What's your preferred way to receive feedback?

Brandeis University Professor (and one of my esteemed connections) Andy Molinsky published an article on Sunday entitled, "Reinventing the Feedback Sandwich--5 Different Ways." It's an interesting read and challenges us to consider our own preferred way of giving/receiving commendation and criticism.

Although I agree with some of Andy's points, I respectfully disagree with the idea of sandwiching feedback at all.

For example, Andy begins by describing what he calls the traditional sandwich approach:

"This is the old standby: the approach that many of us are already familiar with: two doses of positive feedback (in the form of the bread) sandwiching negative or critical feedback (the meat).

"The logic here is that by softening someone up with an ego-stroking positive message, they'll be better poised to actually listen to your critical feedback as opposed to dismissing it entirely, or reacting defensively. And then, after you've delivered the pain, it's then important to repair immediately--to provide them with a bit more positive feedback to make them feel whole again."

This method is how many managers of U.S. companies are trained to give feedback, and it's often touted as highly effective.

But in reality, this type of sandwich is more rotten than the forgotten hoagie that's sitting in the back of your fridge.

Why the Feedback Sandwich Doesn't Work

Why is the traditional sandwich method ineffective in the real world?

Think about it: If you've ever had a manager or team leader who delivers feedback this way, you begin to tune out anything good said at the beginning and the end--because it's mostly fluff. In reality, you probably only remember the criticism, and all of the positive ends up getting lost in the mix... even if it was sincere.

Since you instinctively tune out most of the positive feedback you receive, you may begin to feel this person is overly critical... causing you to dismiss the feedback altogether. 

Emily Schaber, one of the many commenters on Andy's post, reinforced this thought with a personal experience:

"I had a supervisor who used the traditional feedback sandwich method to share feedback, and I would fill up with anxiety waiting for her to say what I did wrong because I knew the formula."

The thing is, your people need both positive and negative feedback. Praise and commendation give individuals the reinforcement and encouragement they secretly crave, and contribute to a culture of appreciation.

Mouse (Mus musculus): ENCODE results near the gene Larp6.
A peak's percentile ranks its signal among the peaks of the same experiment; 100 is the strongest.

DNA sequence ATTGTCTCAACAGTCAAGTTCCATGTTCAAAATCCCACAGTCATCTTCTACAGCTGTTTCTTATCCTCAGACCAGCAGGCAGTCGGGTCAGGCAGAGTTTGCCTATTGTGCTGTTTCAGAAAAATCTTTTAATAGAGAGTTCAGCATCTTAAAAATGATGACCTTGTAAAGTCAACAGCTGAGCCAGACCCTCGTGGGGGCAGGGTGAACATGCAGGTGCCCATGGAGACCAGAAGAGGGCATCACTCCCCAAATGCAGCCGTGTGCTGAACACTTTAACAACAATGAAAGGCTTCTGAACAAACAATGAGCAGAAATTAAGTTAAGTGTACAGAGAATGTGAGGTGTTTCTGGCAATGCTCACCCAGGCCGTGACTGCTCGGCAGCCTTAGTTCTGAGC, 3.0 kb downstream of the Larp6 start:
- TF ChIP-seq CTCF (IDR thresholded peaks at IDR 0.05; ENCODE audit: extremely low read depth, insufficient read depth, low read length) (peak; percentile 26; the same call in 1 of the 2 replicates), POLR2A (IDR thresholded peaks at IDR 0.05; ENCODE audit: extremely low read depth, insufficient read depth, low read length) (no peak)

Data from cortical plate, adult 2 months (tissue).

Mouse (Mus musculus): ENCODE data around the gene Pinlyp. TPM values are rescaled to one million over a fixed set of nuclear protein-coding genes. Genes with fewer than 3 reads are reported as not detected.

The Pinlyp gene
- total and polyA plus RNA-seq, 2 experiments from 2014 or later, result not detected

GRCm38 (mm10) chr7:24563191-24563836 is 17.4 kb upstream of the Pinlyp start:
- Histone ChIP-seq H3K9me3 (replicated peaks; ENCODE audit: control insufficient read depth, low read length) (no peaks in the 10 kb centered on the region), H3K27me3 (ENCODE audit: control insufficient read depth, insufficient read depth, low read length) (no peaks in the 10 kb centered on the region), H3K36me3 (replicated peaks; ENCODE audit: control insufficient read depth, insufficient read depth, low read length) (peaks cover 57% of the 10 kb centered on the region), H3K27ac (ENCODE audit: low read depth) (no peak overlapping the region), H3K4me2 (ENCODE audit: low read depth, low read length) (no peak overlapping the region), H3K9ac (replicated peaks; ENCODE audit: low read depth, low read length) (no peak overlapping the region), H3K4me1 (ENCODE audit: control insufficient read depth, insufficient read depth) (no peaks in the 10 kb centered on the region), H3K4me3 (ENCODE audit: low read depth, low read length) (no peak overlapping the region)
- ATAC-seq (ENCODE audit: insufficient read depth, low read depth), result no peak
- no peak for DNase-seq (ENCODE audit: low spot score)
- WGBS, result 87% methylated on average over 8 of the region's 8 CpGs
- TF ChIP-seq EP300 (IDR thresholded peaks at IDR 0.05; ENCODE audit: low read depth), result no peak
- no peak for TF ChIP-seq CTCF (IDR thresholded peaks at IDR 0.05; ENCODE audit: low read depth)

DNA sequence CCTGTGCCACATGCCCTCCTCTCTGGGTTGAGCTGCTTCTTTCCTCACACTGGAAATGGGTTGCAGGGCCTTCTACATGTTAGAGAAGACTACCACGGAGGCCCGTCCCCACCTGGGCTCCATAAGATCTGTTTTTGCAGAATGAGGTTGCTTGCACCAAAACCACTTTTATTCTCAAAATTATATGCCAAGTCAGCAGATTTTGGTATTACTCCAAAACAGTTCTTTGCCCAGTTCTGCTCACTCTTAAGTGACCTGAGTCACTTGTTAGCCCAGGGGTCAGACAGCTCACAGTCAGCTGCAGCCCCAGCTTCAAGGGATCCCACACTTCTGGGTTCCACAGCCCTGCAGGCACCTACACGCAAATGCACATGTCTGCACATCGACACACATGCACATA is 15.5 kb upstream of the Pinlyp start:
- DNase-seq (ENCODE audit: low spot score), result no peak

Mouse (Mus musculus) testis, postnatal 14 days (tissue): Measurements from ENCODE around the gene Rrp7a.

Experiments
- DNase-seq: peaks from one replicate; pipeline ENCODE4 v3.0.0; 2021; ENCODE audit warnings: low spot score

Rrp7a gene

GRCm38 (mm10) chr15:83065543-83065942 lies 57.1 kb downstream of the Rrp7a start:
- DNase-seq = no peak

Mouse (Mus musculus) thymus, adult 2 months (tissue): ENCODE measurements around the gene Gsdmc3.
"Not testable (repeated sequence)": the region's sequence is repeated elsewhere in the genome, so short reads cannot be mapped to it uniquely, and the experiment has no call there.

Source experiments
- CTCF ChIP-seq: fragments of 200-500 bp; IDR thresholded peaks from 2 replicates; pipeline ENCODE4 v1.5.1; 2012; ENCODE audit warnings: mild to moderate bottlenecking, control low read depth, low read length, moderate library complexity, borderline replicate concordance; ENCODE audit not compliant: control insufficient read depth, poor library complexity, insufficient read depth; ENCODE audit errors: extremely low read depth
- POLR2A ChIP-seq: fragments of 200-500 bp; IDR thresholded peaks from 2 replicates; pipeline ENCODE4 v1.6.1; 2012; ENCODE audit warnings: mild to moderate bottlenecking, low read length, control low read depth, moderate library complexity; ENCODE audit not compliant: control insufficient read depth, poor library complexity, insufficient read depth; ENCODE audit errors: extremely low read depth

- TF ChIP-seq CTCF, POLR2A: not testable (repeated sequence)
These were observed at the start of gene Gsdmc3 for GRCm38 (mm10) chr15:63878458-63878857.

But without constructive criticism, how will anyone improve? Without others pointing out blind spots, we can't get better. 

So how do you help your people get the most out of your feedback?

Keep it Separated

The key is to deliver positive and negative feedback separately.

You should always commend first. In his classic book How to Win Friends and Influence People, Dale Carnegie explains why this is effective:

"There is one longing--almost as deep, almost as imperious, as the desire for food or sleep--which is seldom gratified. It is what Freud calls 'the desire to be great.' It is what Dewy calls the 'desire to be important.'

...William James said: The deepest principle in human nature is the craving to be appreciated.' He didn't speak, mind you, of the 'wish' or the 'desire' or the 'longing' to be appreciated. He said the 'craving' to be appreciated."

When you commend and praise members of your team, you satisfy that craving, and naturally build loyal relationships. You should actively search for areas of commendation--even if they don't come readily to mind. Why? Because people perform better when they're encouraged.

The key, of course, is keeping that praise sincere and authentic. If somebody exceeded expectations on a task, tell them. If you appreciate an employee's loyalty over the years, let them know. Everybody's good at something--find those things and let your people know how you feel.

What about negative feedback? 

There's no need to force in a bit of praise. You've already given them positive reinforcement at other, more appropriate times. Just as you look to praise positives in a timely manner, share constructive criticism quickly, yet tactfully. 

When sharing your concerns, give them the chance to respond. Be open to the possibility that you've missed something, or even that you somehow contributed to a damaging situation. And even if they are in the wrong, don't just tell them that. Help them see how to improve.

Putting It into Practice

How does this look in real life? Consider the following example (taken from my previous article, "How to Give Negative Feedback That's Emotionally Intelligent"):

Despite preparing well, Jenny's presentation had some major flaws. When you meet with her, you might start with the following:

"Jenny, I wanted to speak to you about your presentation. How did you feel with it? Did you find anything especially challenging?"

By listening carefully to Jenny's response, you can adapt your feedback to her specific needs. Then you could ask something like: "Would you be willing to hear some constructive criticism?"

After tactfully sharing your observations and suggestions, you conclude by thanking Jenny for taking time to meet with you, and for being willing to listen. You also express that you hope it proves helpful.

This isn't a specific formula, just an example. Authenticity is key, so use it as a starting point and make it your own.

Big Benefits

Everyone needs feedback, both positive and negative. When you can deliver that feedback in a way that is easily received, the recipient will truly benefit.

Additionally, you'll be building an environment where open, respectful, effective communication is commonplace--and that makes everyone better.